"Taper terror" has investors once again running for cover, spurring a broad selloff this week in global equities and bonds, as well as the U.S. dollar and emerging market currencies. But, the euro – traditionally a risk-off victim – has been spared.
On Thursday, both the Dow and the S&P 500 finished 1.4 to 1.5 percent lower while Treasury yields spiked, as markets continued to gauge when the Federal Reserve might start to reduce its asset purchases. The selloff continued into Asia on Friday, with Japan's Nikkei falling 0.75 percent and futures are pointing to a lower open for European stocks.
Amid the market gyrations, the euro emerged relatively unscathed, climbing around a full penny against the U.S. dollar to touch highs of around 1.3360 Thursday, before paring slightly to trade at around 1.333 on Friday.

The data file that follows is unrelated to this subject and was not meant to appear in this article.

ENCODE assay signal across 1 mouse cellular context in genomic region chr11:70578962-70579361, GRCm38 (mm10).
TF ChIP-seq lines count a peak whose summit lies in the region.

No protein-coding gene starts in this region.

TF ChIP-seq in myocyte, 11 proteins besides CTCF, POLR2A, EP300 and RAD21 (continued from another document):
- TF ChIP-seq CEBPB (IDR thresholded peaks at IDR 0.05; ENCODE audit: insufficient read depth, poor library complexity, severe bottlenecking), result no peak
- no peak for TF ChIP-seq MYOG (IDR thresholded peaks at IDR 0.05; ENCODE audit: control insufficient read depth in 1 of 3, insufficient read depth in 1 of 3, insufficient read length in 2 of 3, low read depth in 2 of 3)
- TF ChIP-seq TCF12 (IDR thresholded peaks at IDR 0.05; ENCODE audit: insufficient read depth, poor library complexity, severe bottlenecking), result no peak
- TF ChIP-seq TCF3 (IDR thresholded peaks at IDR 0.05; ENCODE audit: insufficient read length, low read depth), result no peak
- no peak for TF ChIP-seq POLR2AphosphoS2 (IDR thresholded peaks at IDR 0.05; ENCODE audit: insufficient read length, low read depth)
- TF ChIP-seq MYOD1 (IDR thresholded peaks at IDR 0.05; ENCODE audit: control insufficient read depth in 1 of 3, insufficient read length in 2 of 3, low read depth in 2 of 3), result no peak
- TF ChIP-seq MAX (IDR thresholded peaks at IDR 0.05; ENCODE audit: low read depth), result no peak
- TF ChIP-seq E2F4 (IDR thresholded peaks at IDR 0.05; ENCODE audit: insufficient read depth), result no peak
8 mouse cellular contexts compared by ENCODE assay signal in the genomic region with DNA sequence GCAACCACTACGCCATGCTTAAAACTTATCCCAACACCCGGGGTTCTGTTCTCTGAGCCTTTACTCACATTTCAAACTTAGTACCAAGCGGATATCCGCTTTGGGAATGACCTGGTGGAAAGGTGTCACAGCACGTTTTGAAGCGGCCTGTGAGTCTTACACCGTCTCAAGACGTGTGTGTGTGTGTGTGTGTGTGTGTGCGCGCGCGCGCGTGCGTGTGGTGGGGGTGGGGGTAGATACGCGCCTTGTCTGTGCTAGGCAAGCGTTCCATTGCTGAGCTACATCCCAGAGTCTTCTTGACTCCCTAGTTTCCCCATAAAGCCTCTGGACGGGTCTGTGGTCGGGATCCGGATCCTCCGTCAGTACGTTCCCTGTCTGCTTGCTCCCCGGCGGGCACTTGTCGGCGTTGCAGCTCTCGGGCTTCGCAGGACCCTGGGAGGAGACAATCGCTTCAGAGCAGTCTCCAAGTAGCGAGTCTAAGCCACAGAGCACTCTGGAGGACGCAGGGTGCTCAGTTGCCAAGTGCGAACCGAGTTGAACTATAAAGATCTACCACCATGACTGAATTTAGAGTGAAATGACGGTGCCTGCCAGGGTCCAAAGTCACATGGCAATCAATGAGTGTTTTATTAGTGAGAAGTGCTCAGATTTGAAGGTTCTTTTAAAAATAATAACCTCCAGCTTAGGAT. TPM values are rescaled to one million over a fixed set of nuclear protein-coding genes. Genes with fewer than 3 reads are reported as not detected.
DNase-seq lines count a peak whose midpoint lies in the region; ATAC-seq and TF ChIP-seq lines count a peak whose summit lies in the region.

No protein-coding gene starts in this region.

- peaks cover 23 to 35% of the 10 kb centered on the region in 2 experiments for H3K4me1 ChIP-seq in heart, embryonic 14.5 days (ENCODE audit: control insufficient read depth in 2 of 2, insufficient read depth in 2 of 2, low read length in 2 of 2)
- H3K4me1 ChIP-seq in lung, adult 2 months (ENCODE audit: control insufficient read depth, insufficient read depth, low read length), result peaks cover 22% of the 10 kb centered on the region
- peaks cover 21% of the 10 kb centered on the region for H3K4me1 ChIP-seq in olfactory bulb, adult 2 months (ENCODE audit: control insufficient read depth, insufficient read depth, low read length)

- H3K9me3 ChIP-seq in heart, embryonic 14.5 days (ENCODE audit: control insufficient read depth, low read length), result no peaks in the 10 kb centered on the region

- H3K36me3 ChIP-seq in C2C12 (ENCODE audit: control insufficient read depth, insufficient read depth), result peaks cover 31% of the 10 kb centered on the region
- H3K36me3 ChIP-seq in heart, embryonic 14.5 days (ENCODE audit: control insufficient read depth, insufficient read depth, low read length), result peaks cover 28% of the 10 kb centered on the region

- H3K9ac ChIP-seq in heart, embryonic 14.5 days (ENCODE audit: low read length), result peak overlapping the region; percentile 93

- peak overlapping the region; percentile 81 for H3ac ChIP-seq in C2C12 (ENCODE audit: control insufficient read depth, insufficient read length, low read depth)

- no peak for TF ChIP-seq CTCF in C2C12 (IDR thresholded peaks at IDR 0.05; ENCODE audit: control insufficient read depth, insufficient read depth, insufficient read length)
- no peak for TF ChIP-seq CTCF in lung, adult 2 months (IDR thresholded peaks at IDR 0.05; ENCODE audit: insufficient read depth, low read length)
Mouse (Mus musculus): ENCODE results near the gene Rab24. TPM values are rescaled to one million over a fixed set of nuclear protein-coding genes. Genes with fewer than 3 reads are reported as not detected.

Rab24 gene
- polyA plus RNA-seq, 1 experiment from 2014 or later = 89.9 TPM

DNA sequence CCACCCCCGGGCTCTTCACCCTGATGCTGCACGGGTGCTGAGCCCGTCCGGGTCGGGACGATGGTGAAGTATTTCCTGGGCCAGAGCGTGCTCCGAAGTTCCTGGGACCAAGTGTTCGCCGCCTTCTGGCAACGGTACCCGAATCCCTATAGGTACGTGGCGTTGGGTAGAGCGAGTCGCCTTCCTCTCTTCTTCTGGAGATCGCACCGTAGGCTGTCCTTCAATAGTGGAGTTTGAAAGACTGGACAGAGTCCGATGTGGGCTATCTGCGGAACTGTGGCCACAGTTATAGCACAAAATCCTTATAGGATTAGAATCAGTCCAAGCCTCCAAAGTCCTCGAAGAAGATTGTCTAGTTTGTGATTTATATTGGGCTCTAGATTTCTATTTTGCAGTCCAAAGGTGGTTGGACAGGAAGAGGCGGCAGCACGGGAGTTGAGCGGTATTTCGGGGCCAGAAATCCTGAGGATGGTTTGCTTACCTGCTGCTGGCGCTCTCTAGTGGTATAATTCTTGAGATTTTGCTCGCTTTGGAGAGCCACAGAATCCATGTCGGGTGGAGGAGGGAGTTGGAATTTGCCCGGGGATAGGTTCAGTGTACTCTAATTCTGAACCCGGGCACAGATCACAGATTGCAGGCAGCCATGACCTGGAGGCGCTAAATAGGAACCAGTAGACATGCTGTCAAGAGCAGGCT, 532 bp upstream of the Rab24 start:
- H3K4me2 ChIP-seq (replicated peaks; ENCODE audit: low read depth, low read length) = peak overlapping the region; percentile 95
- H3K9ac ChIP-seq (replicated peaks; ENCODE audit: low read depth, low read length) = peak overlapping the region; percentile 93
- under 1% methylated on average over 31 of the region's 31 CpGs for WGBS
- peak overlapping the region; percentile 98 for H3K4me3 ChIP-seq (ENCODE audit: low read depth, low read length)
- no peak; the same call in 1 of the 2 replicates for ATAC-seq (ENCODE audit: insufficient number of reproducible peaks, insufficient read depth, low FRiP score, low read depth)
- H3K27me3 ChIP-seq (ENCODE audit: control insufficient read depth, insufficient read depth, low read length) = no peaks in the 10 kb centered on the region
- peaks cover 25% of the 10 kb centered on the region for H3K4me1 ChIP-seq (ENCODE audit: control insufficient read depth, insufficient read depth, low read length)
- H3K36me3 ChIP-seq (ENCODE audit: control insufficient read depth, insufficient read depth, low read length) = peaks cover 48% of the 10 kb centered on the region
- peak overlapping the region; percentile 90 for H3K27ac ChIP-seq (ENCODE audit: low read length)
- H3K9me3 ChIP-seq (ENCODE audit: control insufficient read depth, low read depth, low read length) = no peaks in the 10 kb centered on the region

"It's a relative economic play," says David Forrester, a forex strategist at Macquarie. He notes some of the economic data out of the U.S. Thursday disappointed, with the Empire State Manufacturing, Philadelphia Federal Reserve business activity and industrial production indexes all lower than expected.
"Cyclical data point to growth still happening in the U.S., but it's not stellar," Forrester says, noting that European data in comparison showed the continent climbed out of its long recession in the second quarter. "They're polar opposites."